Broader Quaker Concern. Similar minutes have been approved by the New York, Southeast, and Intermountain Yearly Meetings. Friends Committee on National Legislation, Decolonizing Quakers, Right Relationship groups, and others have urged the formation of the Truth and Healing Commission.
EDUCATION FOR BYM MONTHLY MEETINGS
To understand what a national inquiry can achieve, in terms of honor and dignity for victims and some closure for families, see a summary of the Canadian Truth and Reconciliation Commission
To understand the cultural differences that affected Quaker-Native education, read parts of the 1816-1831 journal of Quaker schoolmaster Joseph Elkinton in a dissertation by Jill Kinney.
To learn the history of the Quaker Indian schools, see The Quaker Indian Boarding Schools: Facing our History and Ourselves and read Martha Claire Catlin’s book published in 2021 entitled As They Were Led: Quakerly Steps and Missteps Toward Native Justice, 1795-1940.
Also consider ways to support Native-managed healing processes, including programs to teach Native languages, prevent youth suicide, and to promote awareness on the critical issue of murdered and missing indigenous women. The Canadian Friends Service Committee has a reconciliation fund.
To progress towards a deeper appreciation of this concern, the Indian Affairs Committee offers the following Queries:
How am I led in the Spirit to address the particular concern of this Minute, that is, of the need for a commission for truth and healing for the relief of the survivors and descendants of Indian boarding schools?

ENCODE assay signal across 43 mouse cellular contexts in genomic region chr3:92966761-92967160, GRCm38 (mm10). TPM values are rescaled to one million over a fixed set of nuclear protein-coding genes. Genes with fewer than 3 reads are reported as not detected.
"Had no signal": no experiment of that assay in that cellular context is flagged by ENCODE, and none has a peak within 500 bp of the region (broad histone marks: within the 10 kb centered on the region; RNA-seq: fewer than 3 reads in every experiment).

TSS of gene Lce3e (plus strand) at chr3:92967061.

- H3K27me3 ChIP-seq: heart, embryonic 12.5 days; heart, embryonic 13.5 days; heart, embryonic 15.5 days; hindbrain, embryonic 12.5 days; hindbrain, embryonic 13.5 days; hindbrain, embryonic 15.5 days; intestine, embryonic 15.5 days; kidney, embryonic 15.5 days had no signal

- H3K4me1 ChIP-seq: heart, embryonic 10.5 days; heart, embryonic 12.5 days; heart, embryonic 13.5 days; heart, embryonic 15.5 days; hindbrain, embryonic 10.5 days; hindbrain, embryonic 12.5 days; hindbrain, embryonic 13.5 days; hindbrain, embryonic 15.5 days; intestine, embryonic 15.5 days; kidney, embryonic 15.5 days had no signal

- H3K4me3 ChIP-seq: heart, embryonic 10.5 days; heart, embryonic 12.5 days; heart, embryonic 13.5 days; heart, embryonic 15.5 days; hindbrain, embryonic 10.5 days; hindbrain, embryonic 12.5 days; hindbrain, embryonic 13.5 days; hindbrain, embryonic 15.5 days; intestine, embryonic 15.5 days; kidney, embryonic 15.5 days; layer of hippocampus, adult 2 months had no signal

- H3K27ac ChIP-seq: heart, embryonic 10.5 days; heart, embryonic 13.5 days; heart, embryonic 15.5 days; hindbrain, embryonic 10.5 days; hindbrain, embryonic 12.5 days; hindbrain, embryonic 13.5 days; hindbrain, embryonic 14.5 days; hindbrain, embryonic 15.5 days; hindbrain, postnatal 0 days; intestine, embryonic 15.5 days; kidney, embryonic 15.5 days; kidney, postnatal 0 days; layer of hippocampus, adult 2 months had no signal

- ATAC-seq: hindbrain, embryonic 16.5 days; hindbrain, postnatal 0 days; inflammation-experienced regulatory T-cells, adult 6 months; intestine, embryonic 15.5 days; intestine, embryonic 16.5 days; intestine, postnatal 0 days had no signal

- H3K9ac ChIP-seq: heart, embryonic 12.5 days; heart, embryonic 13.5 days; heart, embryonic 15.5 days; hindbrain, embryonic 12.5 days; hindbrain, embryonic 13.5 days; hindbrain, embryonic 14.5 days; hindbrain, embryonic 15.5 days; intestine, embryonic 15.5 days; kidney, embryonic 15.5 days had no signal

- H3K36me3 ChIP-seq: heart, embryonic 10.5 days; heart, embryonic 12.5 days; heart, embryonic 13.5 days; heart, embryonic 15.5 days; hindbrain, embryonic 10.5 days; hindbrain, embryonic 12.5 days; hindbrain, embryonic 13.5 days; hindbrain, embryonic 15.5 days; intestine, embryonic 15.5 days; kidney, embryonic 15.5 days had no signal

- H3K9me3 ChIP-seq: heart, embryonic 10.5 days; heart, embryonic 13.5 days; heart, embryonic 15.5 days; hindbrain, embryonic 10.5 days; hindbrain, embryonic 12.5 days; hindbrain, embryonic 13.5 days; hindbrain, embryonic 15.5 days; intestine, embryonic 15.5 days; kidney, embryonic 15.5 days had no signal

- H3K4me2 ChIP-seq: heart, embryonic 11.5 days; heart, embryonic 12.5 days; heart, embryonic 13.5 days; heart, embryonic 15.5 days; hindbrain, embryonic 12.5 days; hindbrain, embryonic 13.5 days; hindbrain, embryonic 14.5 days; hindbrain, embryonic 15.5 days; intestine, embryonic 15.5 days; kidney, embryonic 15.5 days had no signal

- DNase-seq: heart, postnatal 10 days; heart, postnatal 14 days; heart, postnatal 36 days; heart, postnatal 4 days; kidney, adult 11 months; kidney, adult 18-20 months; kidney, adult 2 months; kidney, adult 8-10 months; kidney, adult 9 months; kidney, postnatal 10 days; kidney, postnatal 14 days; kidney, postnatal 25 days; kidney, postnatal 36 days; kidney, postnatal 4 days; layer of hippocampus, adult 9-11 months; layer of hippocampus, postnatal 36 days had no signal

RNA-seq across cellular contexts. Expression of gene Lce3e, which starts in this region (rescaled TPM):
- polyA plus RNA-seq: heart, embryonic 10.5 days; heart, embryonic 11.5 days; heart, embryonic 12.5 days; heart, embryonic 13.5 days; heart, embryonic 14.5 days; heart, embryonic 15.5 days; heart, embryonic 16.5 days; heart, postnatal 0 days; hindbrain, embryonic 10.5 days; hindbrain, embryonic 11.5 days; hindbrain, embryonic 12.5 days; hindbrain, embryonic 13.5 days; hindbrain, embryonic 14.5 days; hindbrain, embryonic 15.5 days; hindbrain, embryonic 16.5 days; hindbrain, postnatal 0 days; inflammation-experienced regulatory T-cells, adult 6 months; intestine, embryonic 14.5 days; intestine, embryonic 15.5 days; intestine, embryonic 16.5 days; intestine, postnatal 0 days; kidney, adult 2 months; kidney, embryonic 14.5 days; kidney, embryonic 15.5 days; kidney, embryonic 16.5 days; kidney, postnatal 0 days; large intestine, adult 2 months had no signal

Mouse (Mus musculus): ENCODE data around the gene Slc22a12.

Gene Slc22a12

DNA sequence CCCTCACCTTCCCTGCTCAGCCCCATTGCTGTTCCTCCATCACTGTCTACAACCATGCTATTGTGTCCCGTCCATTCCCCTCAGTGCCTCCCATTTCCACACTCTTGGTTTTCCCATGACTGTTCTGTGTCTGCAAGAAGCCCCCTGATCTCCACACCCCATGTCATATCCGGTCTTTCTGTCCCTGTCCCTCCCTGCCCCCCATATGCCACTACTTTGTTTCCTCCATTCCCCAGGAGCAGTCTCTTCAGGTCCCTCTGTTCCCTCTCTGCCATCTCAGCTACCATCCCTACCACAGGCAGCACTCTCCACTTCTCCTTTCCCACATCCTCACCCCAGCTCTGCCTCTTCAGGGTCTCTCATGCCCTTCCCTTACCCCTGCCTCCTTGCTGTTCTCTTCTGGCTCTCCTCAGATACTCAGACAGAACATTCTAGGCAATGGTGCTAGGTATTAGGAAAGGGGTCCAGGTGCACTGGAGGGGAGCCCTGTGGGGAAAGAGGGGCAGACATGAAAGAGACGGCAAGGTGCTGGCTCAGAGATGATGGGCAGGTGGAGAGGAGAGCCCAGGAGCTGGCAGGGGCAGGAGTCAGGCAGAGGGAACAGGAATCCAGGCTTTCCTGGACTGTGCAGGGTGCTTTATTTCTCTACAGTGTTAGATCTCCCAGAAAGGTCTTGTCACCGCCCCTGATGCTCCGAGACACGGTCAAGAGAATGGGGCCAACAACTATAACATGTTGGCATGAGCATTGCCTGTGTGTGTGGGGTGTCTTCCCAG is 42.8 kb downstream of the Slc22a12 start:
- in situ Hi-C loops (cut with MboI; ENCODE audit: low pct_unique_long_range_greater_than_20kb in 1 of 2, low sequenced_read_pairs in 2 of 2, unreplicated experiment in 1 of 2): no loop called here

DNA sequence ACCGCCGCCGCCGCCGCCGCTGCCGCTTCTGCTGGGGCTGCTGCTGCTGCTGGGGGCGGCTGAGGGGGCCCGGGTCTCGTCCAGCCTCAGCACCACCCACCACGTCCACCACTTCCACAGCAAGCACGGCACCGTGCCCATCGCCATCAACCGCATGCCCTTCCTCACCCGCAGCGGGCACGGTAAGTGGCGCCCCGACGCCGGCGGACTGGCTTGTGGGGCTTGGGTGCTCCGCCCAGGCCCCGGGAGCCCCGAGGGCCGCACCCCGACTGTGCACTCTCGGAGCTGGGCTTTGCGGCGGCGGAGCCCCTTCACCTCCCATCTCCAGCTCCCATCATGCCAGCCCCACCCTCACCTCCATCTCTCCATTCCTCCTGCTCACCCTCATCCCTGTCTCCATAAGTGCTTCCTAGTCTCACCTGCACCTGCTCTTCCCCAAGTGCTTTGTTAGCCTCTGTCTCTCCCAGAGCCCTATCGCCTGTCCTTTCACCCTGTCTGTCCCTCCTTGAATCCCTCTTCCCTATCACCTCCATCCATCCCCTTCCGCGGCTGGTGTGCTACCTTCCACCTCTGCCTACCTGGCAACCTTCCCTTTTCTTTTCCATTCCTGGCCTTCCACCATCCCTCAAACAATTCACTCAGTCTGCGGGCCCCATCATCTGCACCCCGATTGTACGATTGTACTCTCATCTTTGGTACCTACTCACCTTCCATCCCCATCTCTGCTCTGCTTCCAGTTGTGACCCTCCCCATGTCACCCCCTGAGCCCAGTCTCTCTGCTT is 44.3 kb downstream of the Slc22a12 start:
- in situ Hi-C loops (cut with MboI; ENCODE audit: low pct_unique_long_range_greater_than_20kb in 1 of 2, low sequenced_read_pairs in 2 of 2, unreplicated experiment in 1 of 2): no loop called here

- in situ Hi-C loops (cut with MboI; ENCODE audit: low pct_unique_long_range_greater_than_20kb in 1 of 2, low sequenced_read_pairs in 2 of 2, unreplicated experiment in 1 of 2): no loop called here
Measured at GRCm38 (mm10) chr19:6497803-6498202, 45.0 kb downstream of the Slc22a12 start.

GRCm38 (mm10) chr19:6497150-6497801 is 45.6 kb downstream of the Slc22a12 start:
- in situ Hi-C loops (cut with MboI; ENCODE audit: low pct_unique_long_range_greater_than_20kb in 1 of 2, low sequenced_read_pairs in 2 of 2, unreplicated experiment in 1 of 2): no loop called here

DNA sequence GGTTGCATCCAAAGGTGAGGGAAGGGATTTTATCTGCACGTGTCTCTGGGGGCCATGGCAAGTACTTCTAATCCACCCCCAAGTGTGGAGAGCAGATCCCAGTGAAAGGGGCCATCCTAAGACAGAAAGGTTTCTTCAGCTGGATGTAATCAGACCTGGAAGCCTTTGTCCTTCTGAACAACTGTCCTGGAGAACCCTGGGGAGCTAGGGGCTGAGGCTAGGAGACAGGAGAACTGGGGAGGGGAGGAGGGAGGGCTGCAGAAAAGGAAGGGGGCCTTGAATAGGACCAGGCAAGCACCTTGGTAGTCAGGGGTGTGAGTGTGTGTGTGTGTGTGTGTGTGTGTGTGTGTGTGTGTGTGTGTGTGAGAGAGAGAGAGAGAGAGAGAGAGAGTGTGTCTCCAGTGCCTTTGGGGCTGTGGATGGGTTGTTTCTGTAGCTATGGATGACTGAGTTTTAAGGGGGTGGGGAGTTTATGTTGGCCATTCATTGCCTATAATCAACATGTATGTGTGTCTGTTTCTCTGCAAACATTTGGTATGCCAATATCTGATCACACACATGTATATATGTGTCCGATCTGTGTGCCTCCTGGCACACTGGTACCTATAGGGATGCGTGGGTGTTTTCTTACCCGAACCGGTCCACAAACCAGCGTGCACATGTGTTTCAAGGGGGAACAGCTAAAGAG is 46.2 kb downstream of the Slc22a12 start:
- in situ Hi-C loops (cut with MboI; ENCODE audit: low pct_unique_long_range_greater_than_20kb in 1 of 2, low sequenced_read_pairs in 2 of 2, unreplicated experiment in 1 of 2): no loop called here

What deeper insight do I need, what more information should I gather, to bring me to a right understanding of this suffering and support for moving beyond this Minute?
Upon reflection, how am I moved by consideration of the long-term and residual effects of the historic Indian boarding school policy?
Is our Meeting willing to support a fund to research any existing records of Quaker-operated boarding schools?
Is our Meeting willing to support a fund to provide compensation money to boarding school victim’s families? Is there a different Indigenous cause, such as reparations or giving land back, that I will pursue?
In view of my own concerns and of the many other cares and sufferings in the world, how prepared, how willing am I to be called to “preach truth and do righteousness” in unity with these much-abused people?